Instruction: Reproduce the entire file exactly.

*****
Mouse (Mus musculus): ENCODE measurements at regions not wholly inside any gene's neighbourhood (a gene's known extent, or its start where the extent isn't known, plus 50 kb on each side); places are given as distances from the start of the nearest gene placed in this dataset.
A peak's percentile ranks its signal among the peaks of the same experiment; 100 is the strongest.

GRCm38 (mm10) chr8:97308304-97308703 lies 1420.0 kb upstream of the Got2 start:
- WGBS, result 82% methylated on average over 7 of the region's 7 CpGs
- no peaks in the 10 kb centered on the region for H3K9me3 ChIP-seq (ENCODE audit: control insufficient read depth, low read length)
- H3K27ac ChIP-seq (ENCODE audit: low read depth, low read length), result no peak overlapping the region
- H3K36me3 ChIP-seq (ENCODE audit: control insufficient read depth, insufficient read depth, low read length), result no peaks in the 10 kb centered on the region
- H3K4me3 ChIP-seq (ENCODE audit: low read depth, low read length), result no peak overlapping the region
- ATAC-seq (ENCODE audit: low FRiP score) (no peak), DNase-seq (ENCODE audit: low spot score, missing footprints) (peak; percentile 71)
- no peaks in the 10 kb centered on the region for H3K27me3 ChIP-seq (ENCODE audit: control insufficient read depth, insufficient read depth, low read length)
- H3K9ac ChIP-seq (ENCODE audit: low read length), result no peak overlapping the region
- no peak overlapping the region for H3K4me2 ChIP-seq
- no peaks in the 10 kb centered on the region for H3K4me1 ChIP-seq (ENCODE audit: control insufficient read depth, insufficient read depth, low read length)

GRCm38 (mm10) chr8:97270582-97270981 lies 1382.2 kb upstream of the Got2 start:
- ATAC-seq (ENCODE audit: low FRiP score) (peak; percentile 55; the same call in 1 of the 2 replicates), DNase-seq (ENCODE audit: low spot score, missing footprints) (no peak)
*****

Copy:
Mouse (Mus musculus): ENCODE measurements at regions not wholly inside any gene's neighbourhood (a gene's known extent, or its start where the extent isn't known, plus 50 kb on each side); places are given as distances from the start of the nearest gene placed in this dataset.
A peak's percentile ranks its signal among the peaks of the same experiment; 100 is the strongest.

GRCm38 (mm10) chr8:97308304-97308703 lies 1420.0 kb upstream of the Got2 start:
- WGBS, result 82% methylated on average over 7 of the region's 7 CpGs
- no peaks in the 10 kb centered on the region for H3K9me3 ChIP-seq (ENCODE audit: control insufficient read depth, low read length)
- H3K27ac ChIP-seq (ENCODE audit: low read depth, low read length), result no peak overlapping the region
- H3K36me3 ChIP-seq (ENCODE audit: control insufficient read depth, insufficient read depth, low read length), result no peaks in the 10 kb centered on the region
- H3K4me3 ChIP-seq (ENCODE audit: low read depth, low read length), result no peak overlapping the region
- ATAC-seq (ENCODE audit: low FRiP score) (no peak), DNase-seq (ENCODE audit: low spot score, missing footprints) (peak; percentile 71)
- no peaks in the 10 kb centered on the region for H3K27me3 ChIP-seq (ENCODE audit: control insufficient read depth, insufficient read depth, low read length)
- H3K9ac ChIP-seq (ENCODE audit: low read length), result no peak overlapping the region
- no peak overlapping the region for H3K4me2 ChIP-seq
- no peaks in the 10 kb centered on the region for H3K4me1 ChIP-seq (ENCODE audit: control insufficient read depth, insufficient read depth, low read length)

GRCm38 (mm10) chr8:97270582-97270981 lies 1382.2 kb upstream of the Got2 start:
- ATAC-seq (ENCODE audit: low FRiP score) (peak; percentile 55; the same call in 1 of the 2 replicates), DNase-seq (ENCODE audit: low spot score, missing footprints) (no peak)